KTM continues to make set-up about as easy as it gets, with simple to understand menus and a totally logical layout that uses five buttons arranged in a circle on the left bar block. This machine has three ride modes, street, rain and off-road, the latter turning off TC and ABS. You can make changes on the fly too. Street mode you’ll use most of the time, rain and off-road modes seldom. Those true-blue adventure riders won’t go for the S anyway, preferring the $1800 more expensive R model at $23,799. It offers 40mm more suspension travel, and added adjustability. The S is $21,999. Available in white and black as here, but we’d imagine orange and black, traditional colours of the Austrian company, will be more popular. You want to troop the colours, surely?

The Adventure 790 S wants for little. There’s no cruise control, but with a light throttle it isn’t missed. Nor are there heated grips but hand protectors do a similar job so no big deal. These are both options anyway, as are an Akra muffler, centre stand and additional lighting. Other standard bits include hand rails and a luggage rack.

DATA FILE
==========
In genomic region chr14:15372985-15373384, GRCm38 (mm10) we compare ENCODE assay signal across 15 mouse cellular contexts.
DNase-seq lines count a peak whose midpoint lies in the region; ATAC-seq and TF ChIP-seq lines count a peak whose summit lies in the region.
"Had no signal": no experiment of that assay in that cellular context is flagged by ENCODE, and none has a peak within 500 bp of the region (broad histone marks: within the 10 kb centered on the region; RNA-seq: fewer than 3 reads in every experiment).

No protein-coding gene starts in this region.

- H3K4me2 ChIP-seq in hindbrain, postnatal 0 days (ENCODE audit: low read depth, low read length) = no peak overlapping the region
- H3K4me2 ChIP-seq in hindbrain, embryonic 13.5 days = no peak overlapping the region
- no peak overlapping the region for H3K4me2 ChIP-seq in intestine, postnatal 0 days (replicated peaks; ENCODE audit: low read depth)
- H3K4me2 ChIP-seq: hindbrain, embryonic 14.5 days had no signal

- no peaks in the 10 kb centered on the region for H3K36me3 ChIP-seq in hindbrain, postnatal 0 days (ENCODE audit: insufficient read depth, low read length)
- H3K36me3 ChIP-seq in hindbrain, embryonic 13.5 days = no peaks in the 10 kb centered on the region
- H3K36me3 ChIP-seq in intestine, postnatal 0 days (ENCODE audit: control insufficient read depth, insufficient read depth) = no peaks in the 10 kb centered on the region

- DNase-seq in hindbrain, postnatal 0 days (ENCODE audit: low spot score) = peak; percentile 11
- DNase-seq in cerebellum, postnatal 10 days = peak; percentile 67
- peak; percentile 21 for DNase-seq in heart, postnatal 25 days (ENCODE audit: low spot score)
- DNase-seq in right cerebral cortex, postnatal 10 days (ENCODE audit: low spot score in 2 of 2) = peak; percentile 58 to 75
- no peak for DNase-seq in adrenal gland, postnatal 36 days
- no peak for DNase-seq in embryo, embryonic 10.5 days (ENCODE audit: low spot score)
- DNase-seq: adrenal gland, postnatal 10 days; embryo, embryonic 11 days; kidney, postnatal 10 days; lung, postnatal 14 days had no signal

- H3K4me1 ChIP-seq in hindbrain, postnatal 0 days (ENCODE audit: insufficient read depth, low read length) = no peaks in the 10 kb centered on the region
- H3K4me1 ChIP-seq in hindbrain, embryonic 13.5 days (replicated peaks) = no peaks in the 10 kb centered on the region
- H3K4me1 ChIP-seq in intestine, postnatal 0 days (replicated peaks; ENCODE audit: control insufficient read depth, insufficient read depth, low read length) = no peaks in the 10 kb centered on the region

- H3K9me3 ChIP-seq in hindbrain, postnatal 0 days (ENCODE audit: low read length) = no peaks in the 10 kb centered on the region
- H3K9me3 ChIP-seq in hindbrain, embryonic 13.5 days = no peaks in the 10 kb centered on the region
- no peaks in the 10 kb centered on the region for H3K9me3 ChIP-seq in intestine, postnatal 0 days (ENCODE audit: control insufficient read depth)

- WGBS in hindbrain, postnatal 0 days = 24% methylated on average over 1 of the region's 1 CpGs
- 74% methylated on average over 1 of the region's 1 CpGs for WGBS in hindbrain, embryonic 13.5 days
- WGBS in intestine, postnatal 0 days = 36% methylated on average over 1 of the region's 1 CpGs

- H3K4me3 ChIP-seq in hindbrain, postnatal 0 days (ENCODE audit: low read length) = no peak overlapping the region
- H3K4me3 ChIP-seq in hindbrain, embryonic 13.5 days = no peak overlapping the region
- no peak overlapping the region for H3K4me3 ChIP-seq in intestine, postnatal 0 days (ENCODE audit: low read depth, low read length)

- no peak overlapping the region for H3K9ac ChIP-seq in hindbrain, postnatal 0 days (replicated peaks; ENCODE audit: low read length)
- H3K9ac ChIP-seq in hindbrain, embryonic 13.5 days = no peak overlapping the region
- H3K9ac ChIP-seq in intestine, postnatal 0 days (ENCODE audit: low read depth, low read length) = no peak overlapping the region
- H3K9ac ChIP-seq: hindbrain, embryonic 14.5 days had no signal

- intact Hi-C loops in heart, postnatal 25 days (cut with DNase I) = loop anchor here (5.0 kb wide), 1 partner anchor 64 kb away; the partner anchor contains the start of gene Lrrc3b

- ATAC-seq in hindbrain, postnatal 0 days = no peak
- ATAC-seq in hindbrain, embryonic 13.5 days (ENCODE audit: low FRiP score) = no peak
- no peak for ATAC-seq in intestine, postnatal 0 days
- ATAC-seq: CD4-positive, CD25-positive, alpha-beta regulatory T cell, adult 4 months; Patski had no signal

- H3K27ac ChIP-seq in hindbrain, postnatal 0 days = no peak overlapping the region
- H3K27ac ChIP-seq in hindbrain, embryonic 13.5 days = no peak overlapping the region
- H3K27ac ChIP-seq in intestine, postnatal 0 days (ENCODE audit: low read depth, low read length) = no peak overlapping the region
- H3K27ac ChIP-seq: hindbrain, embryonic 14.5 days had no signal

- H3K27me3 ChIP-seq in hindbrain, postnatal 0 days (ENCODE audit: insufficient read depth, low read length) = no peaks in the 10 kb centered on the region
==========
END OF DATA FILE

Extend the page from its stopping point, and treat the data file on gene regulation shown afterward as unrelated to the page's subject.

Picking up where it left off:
At $1500 less than an F 750 GS this is a better looking, lighter and quicker machine and a fine addition to the European middleweight adventure bike sector. It vies for best in class, though we’ve yet to ride the V85TT… next month. Cheaper competition awaits in the form of Yamaha’s $17k Tenere 700, due here soon.

The Stats

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Model KTM 790 Adventure S  Price $21,999

Engine 799cc, liquid-cooled, fuel injected, IL2, 71kW / 90Nm

Transmission 6-speed, chain final drive Vitals 3.57s 0-100km/h

1.90s (55.22m) 80-120km/h, 41,21m 100-0km/h, 210kg